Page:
An ancient ‘Man of Pleasure’s’ pocket guide to London’s prostitutes – disguised as a wallet – has been uncovered by an antiquarian book expert.
The 169-year-old publication, printed in 1850, is a Victorian guide to the brothels and prostitutes of London and includes 50 sketches and descriptions of women. It would have been sold in secret in Victorian times due to its lewd content.
Entitled, The Man of Pleasure’s Illustrated Pocket-Book for 1850: A Complete and Gentlemanly Night Guide, London, it’s set to go under the hammer at Hansons Auctioneers on December 12 with a guide price of £300-£500.
And judging by the success of a small number of similar publications unearthed by Hansons’ books expert Jim Spencer, it could soar past its estimate. He said, “I have a knack for unearthing centuries-old erotic literature, so much so my nickname at work is The Laird of Lewd.”
Jim uncovered a 300-year-old sex manual from 1720 which sold for £3,100 from an estimate of £80-£120. This was followed by Memoirs of the Life of Miss Fanny Hill, The Career of A Woman of Pleasure, from 1749, which sold for £360 from an estimate of £40-£60.
Another auction success was Swell’s Night Guide Through the Metropolis from 1841 which made £4,000 from its £800-£1,200 estimate. Jim also discovered six volumes of Justine by Marquis de Sade from 1791. Napoleon ordered the destruction of all copies and its rarity saw the price reach £8,000 from a guide of £2,000-£3,000.
Jim said, “Early erotic publications are extremely sought after with collectors both nationally and internationally. Books like these were published and sold in secret at a time when they would have been regarded as obscene. The fact that this latest find was disguised as a wallet speaks volumes about its content.”
The book describes individual prostitutes using coded language and makes use of equestrian and seafaring references. For example, Miss Murray, of Foley Place, Oxford Street, is described as a little frigate fit for a king to board.
Then there is Miss Fowler who ‘when stepping into a cab or coach, she makes the most of her leg; and in an omnibus she generally sets fire to all the male passengers, so that you see them fidgeting and adjusting their rebellious members the remainder of the journey‘.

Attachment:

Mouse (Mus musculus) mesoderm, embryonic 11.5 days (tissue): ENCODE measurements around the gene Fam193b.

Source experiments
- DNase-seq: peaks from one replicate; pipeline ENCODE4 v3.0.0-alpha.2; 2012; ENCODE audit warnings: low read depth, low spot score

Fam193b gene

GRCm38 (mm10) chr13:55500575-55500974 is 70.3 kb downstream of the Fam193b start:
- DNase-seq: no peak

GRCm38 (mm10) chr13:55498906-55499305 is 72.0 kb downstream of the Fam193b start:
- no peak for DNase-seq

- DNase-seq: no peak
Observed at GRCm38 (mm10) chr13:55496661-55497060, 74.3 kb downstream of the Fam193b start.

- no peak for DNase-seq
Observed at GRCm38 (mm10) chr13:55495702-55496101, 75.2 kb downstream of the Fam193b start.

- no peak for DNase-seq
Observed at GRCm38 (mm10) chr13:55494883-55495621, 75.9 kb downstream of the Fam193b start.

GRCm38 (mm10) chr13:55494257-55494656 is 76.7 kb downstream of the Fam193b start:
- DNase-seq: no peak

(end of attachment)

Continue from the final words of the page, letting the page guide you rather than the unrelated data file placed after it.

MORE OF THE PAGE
Another page describes Miss A Parks who is noted for her singing when she ‘visits the side-boxes‘. ‘In duets she employs her tongue and voice full as satisfactory as when it emits the shrillest note. She performs her part with admirable skill and dexterity, and in such cases chooses the lowest part’.
But there is a glimmer of romance too. For example, the author writes of Miss Parks:
‘Observe the rapture-giving squeeze
The glowing cheek, the sparkling eye
The falt’ring voice, the trembling knees
That speak in silent words – I die’
Meanwhile, Miss Alice Grey is ‘frequently mounted a la militaire, and as frequently performs the rites of the love-inspiring queen according to the equestrian order, in which style she is said to afford uncommon delight’.
The book includes a Flash Dictionary, a guide to London criminal slang, with words such as Backgammon (sodomy); Clickman Toad (a nightwatchman); Drawing a Wiper (stealing a handkerchief); Fiery Snorter (a red nose) and Potato Trap (a mouth).
But feasting on passion has its downsides. A section entitled The Health of The Man of Pleasure includes prescriptions – and descriptions – of sexually transmitted diseases. A page on ‘gonorrhoea or clap’ advises drinking a pint of water containing linseed and sugar or lemon and also advocates barley water or thin gruel to offset the symptoms.